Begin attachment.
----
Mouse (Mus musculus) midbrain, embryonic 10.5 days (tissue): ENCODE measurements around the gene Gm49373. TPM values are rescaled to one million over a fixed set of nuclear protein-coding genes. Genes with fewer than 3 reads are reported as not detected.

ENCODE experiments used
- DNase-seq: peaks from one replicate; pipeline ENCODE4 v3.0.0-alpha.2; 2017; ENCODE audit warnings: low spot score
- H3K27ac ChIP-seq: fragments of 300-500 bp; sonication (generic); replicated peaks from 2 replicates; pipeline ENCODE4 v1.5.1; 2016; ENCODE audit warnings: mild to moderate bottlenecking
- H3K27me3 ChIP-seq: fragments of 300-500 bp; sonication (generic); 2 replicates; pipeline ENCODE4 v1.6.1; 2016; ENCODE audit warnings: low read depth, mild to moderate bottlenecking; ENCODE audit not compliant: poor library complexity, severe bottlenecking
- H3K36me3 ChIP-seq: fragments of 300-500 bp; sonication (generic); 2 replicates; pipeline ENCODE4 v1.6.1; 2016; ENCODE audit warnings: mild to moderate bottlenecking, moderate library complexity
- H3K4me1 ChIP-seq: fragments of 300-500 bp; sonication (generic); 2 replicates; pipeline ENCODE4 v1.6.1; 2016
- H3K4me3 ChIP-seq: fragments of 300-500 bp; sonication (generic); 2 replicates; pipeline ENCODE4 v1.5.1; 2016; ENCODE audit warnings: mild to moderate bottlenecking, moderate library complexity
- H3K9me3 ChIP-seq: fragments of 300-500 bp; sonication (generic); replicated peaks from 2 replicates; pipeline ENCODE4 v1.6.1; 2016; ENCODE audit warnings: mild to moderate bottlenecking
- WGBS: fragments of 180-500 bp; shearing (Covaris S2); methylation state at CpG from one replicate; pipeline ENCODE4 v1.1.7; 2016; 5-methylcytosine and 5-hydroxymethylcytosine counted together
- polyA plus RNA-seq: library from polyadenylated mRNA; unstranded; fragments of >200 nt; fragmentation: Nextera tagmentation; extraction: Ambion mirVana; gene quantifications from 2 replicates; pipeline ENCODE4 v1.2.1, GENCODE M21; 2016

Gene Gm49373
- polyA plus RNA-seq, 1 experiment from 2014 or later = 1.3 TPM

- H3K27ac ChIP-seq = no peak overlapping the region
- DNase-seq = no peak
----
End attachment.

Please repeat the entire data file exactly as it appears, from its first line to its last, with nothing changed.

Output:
Mouse (Mus musculus) midbrain, embryonic 10.5 days (tissue): ENCODE measurements around the gene Gm49373. TPM values are rescaled to one million over a fixed set of nuclear protein-coding genes. Genes with fewer than 3 reads are reported as not detected.

ENCODE experiments used
- DNase-seq: peaks from one replicate; pipeline ENCODE4 v3.0.0-alpha.2; 2017; ENCODE audit warnings: low spot score
- H3K27ac ChIP-seq: fragments of 300-500 bp; sonication (generic); replicated peaks from 2 replicates; pipeline ENCODE4 v1.5.1; 2016; ENCODE audit warnings: mild to moderate bottlenecking
- H3K27me3 ChIP-seq: fragments of 300-500 bp; sonication (generic); 2 replicates; pipeline ENCODE4 v1.6.1; 2016; ENCODE audit warnings: low read depth, mild to moderate bottlenecking; ENCODE audit not compliant: poor library complexity, severe bottlenecking
- H3K36me3 ChIP-seq: fragments of 300-500 bp; sonication (generic); 2 replicates; pipeline ENCODE4 v1.6.1; 2016; ENCODE audit warnings: mild to moderate bottlenecking, moderate library complexity
- H3K4me1 ChIP-seq: fragments of 300-500 bp; sonication (generic); 2 replicates; pipeline ENCODE4 v1.6.1; 2016
- H3K4me3 ChIP-seq: fragments of 300-500 bp; sonication (generic); 2 replicates; pipeline ENCODE4 v1.5.1; 2016; ENCODE audit warnings: mild to moderate bottlenecking, moderate library complexity
- H3K9me3 ChIP-seq: fragments of 300-500 bp; sonication (generic); replicated peaks from 2 replicates; pipeline ENCODE4 v1.6.1; 2016; ENCODE audit warnings: mild to moderate bottlenecking
- WGBS: fragments of 180-500 bp; shearing (Covaris S2); methylation state at CpG from one replicate; pipeline ENCODE4 v1.1.7; 2016; 5-methylcytosine and 5-hydroxymethylcytosine counted together
- polyA plus RNA-seq: library from polyadenylated mRNA; unstranded; fragments of >200 nt; fragmentation: Nextera tagmentation; extraction: Ambion mirVana; gene quantifications from 2 replicates; pipeline ENCODE4 v1.2.1, GENCODE M21; 2016

Gene Gm49373
- polyA plus RNA-seq, 1 experiment from 2014 or later = 1.3 TPM

- H3K27ac ChIP-seq = no peak overlapping the region
- DNase-seq = no peak